By Hugh Curran
As much as I have admired Mr. Stephen Weber’s commentaries in the past involving the University of Maine, his most recent article (May 14), titled “It is hard to sell tickets on a sinking ship,” is overstated and somewhat strident, so I feel compelled to make some corrections.
I would agree that a number of buildings at the University of Maine in Orono are in need of repair and renovation but, contrary to Mr. Weber’s opinion piece, there has been a considerable investment in the infrastructure over the past decade.
For instance, two substantial engineering and forestry buildings, within view of my own office, were constructed; a state-of-the-art Recreation Center for students was built; the Wells Common had a complete makeover to create dining facilities and a conference center; Stewart Common was renovated and now houses the Art Department and the Innovative Media Research and Commercialization Center (IMRC). In addition, an “Advanced Structures and Composite Center” for research into wind power was recently completed and is “on the leading edge of offshore wind technology development [having] raised $53 million over five years to support technology development.” Besides all of the above, the Collins Art Center went through a major renovation; the New Balance Field House and the Memorial Gym were modernized; all of these involved years of effort and financing from private and public bond sources at a cost of over $150 million.
As you can see from the above, the issues concerning the university are not all involved with a deteriorating infrastructure, although a great deal is needed in order to repair and renovate older buildings. The questions that could be better addressed are: Why is there such a large gap in the lack of investments in maintenance and repair of older buildings while new buildings are being constructed? Why are the salaries of full- and part-time faculty kept at such low rates relative to the expensive investments in buildings? Why are so many faculty being encouraged to retire early when there is a concomitant need for experienced faculty in leadership positions? Why is there such a chasm between operating costs (annual budgets) and resulting deficits while the Legislature keeps reducing the amount of money allocated to the University of Maine System?
It is true that tuition rates remain relatively low compared to the rest of New England, but that is for the benefit of students so as not to overburden them with ever higher debts, which in Maine averages about $30,000 per graduate. Mr. Weber does not seem to look at these issues from a student or faculty perspective, although he does note that there is a continuing reduction in the level of experienced faculty. In fact, there is a fear among some of the most committed faculty that if they retire they will be replaced by part-time faculty and some of the courses they offered will be phased out, or that their departments or programs will be cut back, which in turn will provide ever fewer choices for students. The reduction in courses offered in the humanities has been taking place for some time, not only in Maine but around the country. The conventional view is that the purpose of higher education is for job training, but this is not the traditional or sole purpose of a university. As a college administrator recently noted: among the 10,000 new employees who were taken on by Google, 8,000 were hired because they were graduates of liberal arts programs, with the understanding that such graduates were more capable of the kind of innovative thinking that Google preferred.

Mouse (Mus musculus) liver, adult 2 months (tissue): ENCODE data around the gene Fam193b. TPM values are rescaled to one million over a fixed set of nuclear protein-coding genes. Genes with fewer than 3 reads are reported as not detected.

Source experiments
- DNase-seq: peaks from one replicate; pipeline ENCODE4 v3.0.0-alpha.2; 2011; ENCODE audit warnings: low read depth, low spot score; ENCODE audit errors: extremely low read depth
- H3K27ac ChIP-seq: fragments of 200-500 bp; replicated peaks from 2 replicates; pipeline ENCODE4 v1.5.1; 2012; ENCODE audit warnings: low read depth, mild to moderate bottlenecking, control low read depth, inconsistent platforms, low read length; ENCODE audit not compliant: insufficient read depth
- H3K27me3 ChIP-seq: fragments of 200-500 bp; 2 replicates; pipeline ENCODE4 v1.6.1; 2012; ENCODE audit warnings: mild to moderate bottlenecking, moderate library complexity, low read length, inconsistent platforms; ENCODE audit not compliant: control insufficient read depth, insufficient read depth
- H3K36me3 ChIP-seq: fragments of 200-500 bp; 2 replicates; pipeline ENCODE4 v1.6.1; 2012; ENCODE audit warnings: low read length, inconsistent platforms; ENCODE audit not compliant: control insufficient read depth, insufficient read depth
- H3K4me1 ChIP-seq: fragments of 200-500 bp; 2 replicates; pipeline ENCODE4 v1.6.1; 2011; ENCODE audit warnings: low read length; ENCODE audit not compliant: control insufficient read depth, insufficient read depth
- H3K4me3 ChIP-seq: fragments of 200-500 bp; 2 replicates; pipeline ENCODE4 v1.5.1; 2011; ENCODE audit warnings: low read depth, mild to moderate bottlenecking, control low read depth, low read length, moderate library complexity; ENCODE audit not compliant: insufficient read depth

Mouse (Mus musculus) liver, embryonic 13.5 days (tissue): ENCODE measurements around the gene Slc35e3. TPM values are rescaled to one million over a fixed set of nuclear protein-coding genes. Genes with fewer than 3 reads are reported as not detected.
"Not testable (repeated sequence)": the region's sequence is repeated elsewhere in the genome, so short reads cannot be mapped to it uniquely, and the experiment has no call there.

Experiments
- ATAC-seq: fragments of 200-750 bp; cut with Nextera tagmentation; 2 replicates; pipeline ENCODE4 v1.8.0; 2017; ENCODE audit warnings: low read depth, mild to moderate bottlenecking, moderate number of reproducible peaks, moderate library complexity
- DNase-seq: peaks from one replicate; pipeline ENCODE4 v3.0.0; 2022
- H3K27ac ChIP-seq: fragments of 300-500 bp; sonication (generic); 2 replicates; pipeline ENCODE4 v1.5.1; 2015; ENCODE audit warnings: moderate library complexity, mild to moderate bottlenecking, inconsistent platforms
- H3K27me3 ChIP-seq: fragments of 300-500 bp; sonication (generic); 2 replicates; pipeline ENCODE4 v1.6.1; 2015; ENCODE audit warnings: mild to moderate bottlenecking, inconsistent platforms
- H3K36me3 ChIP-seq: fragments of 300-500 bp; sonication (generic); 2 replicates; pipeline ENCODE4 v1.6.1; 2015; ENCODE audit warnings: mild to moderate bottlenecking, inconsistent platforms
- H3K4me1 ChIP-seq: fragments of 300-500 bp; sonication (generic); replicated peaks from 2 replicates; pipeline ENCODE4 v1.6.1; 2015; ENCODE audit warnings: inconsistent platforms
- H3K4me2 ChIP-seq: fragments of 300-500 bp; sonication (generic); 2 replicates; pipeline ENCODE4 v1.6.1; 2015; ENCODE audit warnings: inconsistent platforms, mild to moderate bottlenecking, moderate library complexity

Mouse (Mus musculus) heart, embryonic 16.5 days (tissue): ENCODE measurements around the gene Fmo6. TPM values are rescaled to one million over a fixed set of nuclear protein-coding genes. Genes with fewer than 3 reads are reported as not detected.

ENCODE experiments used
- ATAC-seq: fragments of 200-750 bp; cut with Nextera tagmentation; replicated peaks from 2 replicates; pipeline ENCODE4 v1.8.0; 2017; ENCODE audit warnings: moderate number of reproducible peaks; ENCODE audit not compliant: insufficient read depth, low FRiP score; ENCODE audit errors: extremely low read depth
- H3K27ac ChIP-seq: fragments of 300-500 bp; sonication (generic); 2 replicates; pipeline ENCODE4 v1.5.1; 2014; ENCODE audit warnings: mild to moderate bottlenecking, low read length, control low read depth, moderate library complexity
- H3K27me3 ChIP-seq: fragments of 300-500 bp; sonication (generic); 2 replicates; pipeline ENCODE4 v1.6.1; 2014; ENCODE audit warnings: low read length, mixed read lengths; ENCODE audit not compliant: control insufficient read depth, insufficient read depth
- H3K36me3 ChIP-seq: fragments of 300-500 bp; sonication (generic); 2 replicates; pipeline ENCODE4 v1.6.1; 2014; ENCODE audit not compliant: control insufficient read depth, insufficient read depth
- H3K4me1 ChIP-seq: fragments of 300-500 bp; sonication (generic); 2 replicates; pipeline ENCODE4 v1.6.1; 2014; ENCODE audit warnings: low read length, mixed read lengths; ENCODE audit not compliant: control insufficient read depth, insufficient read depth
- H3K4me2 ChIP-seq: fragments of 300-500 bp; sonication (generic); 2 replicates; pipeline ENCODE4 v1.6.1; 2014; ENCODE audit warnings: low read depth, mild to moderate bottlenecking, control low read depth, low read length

Recent surveys indicate that only 15 percent of students nationwide are taking liberal arts and humanities courses. Due to escalating tuition and fees, students feel compelled to take courses that train them for specific jobs in order to pay back their loans. Most of my students work part time, some full time, in order to reduce tuition costs and to pay for room and board. The present situation in Maine replicates other states’ educational problems, even though, as Mr. Weber notes, the University of Maine trustees have shown an inability to respond well and should show that they “believe in the ship and its future.” It should be noted that other countries in the developed world invest in their youth by keeping tuition as low as possible rather than burdening them with debts at the very time they need to be settling into their communities and purchasing homes, which most are unable to do at present.
There are positive signs on the horizon. A recent University of Maine report noted that an inter-campus analysis is close to being completed that will include all of its colleges and universities. The Board of Trustees is developing plans for a new financial management structure [while] closing the system office in Bangor before the end of 2015 and locating administrators on various campuses. These are, hopefully, good first steps to righting the ship known as the University of Maine.
Hugh Curran of East Blue Hill teaches in the Peace and Reconciliation Studies program at the University of Maine at Orono.